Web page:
Mountie Defeats Mount Olympus


Mountie Defeats Mount Olympus! Our very own Courtney Roselle ‘07 competed on this season of “The Titan Games“, hosted by Dwayne “The Rock” Johnson. Johnson created this show to put men and women through extreme challenges to test their strength, endurance and mental fortitude. But this competition was not the first time that Roselle has put her athletic abilities to the test. 


Throughout Roselle’s high school career at Mount Saint Dominic Academy (MSDA), she was a part of the soccer, basketball and the track and field team. She graduated from MSDA in 2007 and attended the University of Scranton to play basketball and study business. She created her own business, Iron Grace, where she continues to be a personal trainer, motivational speaker and she even has her own clothing line. However, her passion for fitness was too strong which drove her to pursue fitness full time.

In addition to being an entrepreneur and having a fitness career, Roselle always expressed her desire to become a fitness model to show her “feminine side.” She pursued this dream and reached out to multiple agencies. Unfortunately, she was denied from every modeling agency, one after another. Specifically, one agency called Roselle in just to tell her that “no little girl wants to look like [her].” She was continuously told that she was “too big,” or “too muscular” and she should stop her career now. However, Roselle only used this negativity as motivation and always reminded herself that “robbers don’t rob empty homes.” “No one comes after somebody that has nothing to give.” Roselle said the critics made her stronger, a point she stresses when visiting schools to empower students and encourage body positivity.     

“Robbers don’t rob empty homes.”

Four months after she was told to end her career, her mother attended the US Open Tennis Tournament and was seated next to the editor of Vogue, who was scouting for people to include them in the fitness industry. After Roselle’s mother showed the editor of Vogue a picture of Roselle, she asked her to bring her daughter in so they could meet. Two weeks later, Roselle landed her very first modeling appearance in Vogue Magazine. After her debut in Vogue Magazine, more job offers came rolling in from Self Magazine online, Shape Magazine, and Women’s Health.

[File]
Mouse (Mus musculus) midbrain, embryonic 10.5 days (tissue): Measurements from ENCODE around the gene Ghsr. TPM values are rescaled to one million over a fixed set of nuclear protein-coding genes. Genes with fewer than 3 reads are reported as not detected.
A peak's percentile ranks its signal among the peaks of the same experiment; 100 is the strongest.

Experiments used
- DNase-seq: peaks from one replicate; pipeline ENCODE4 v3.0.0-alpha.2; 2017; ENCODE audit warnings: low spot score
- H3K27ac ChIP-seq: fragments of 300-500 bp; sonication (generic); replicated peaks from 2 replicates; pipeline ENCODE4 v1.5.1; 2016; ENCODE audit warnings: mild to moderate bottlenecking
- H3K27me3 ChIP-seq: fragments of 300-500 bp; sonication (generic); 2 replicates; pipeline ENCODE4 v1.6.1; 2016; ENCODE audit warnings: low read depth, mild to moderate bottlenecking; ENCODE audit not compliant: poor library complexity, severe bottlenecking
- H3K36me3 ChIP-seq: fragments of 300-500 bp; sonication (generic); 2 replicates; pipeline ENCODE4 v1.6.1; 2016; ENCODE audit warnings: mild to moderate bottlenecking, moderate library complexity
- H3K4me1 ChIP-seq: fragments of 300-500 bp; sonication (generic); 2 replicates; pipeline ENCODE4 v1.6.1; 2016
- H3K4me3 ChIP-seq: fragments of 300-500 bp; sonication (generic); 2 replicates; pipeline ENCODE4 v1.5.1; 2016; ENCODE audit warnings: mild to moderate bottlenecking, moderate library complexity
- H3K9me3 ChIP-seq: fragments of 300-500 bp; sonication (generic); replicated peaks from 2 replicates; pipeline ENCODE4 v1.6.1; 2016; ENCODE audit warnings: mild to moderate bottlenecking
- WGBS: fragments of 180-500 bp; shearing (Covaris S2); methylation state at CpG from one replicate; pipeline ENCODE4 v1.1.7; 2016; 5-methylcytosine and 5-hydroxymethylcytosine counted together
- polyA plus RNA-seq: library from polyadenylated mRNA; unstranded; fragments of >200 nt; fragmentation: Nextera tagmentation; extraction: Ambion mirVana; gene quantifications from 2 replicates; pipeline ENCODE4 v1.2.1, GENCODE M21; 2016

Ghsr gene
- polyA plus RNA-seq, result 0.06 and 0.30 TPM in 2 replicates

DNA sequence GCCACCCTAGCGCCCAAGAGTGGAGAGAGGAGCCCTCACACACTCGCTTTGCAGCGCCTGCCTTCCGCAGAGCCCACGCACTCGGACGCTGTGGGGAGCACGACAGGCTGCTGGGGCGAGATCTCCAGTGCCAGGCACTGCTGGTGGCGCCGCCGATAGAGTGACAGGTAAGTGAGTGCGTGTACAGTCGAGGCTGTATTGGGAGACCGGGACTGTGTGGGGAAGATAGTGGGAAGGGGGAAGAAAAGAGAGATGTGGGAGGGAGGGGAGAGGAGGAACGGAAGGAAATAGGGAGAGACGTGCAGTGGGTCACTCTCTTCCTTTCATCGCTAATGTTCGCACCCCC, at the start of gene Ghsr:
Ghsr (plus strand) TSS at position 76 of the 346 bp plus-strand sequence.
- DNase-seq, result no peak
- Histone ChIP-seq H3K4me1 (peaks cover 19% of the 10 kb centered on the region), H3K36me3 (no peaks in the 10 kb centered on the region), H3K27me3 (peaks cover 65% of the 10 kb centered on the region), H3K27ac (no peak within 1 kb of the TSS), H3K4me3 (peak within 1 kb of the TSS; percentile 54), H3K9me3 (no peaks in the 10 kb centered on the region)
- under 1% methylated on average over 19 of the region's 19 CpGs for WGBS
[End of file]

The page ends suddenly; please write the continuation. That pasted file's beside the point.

Roselle said that students at MSDA, including herself, “are very lucky to be in an environment that empowers women, empowers leadership, empowers confidence [and] empowers self discipline [and] respect.” Where she does not think she would have received that if she attended another high school. Through her business and motivational speaking platform, she empowers women to come out on top because “this is our time as women […] to make sure we come out on top, […] to give ourselves a platform and to empower ourselves. […] The Mount gave [her] just that because all [she] was surrounded by were women.” Roselle works in a very male dominated industry but witnessing female strength and success was nothing new to her because “this was how [she] grew up.” “This is my culture,” Roselle states. She has “no fear” to empower women, or break societal norms, or ensure that people know who she is and she believes she owes that all to the Mount.

“This is our time as women […] to make sure we come out on top, […] to give ourselves a platform and to empower ourselves.”

Roselle would tell her 17-year-old self, as a senior in high school, that “every obstacle, every single tear, every time you were mad, every person that ever picked on you, [all] has a purpose. Everything in life.” Roselle said while she faced negativity and obstacles, it all made her the person she is today and that girls should “hold on” throughout their lives because there is time to recreate themselves in the future. 

I got the pleasure of interviewing Courtney via FaceTime.
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